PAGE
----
The Arbitration Clause and the Contractor
In Massachusetts, the homeowner has a presumptive right to pursue his or her claim through the Home Improvement Contractor Arbitration Program. However, if the contractor wants to go through the arbitration program, he must insert a clause in his contract that states that he is entitled to do so. The state of Massachusetts has a model home improvement contract on its website, and there is a sample clause that most contractors insert in their contracts. It states as follows:
The Contractor and Homeowner hereby mutually agree in advance that in the event the Contractor has a dispute concerning the contract, the Contractor may submit such dispute to a private arbitration service, which has been approved by the Secretary of the Office of Consumer Affairs and Business Regulations. The consumer shall be required to submit to such arbitration as provided in M.G.L. c. 142A.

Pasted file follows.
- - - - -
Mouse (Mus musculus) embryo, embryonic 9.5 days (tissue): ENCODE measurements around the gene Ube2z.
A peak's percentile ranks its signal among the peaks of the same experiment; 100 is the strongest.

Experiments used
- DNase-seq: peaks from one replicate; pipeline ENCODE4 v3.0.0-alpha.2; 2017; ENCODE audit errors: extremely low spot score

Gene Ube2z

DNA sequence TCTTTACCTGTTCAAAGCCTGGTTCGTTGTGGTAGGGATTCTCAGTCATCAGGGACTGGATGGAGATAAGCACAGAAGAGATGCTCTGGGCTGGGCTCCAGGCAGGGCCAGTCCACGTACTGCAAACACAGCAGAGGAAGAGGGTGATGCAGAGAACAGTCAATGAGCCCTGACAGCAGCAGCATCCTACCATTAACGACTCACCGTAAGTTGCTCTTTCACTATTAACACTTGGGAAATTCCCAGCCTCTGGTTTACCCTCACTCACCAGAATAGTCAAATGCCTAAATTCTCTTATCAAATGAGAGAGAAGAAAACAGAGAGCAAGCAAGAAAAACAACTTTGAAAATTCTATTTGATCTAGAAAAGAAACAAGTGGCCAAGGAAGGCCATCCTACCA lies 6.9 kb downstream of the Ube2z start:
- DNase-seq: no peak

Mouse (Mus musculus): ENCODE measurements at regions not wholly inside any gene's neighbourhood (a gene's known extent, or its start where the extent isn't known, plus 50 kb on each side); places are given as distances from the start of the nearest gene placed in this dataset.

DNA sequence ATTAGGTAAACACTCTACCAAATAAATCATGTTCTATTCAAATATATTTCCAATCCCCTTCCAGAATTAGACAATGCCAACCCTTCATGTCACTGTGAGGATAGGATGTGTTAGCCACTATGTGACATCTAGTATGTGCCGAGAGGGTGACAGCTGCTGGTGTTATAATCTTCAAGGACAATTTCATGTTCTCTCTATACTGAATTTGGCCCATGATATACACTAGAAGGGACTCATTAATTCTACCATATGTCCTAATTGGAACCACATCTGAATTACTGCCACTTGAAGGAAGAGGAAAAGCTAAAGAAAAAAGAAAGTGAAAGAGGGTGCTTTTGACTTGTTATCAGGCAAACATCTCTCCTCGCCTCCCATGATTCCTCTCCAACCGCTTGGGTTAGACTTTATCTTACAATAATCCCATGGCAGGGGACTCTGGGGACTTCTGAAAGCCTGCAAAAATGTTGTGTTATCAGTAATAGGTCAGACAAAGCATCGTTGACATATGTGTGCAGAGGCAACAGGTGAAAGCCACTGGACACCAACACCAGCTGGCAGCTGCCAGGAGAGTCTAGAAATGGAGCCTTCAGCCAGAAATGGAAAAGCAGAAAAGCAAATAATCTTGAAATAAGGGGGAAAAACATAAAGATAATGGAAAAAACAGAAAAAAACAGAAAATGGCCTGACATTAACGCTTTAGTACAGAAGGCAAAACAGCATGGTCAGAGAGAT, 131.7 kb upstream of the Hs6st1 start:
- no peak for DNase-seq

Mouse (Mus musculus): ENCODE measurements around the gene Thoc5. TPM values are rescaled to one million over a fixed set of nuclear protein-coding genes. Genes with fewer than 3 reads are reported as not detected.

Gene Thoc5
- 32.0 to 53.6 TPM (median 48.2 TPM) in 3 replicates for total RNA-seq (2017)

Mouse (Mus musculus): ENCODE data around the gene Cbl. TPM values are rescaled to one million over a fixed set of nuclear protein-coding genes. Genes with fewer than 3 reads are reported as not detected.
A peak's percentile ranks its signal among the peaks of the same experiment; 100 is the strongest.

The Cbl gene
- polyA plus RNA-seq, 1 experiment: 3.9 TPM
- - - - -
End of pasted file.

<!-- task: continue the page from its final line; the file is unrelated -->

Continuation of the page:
Most contractors think that this clause would require the homeowner to go through arbitration if they have a dispute. I recently had a case however, where the homeowner filed suit, and I filed a motion to compel arbitration. The judge did not agree with my argument, and said that the clause only applies where the contractor initiates arbitration, and it does not prevent the homeowner from filing suit.
So contractors need to consider re-writing their contracts if they want to require homeowners to proceed to arbitration in the event of a dispute.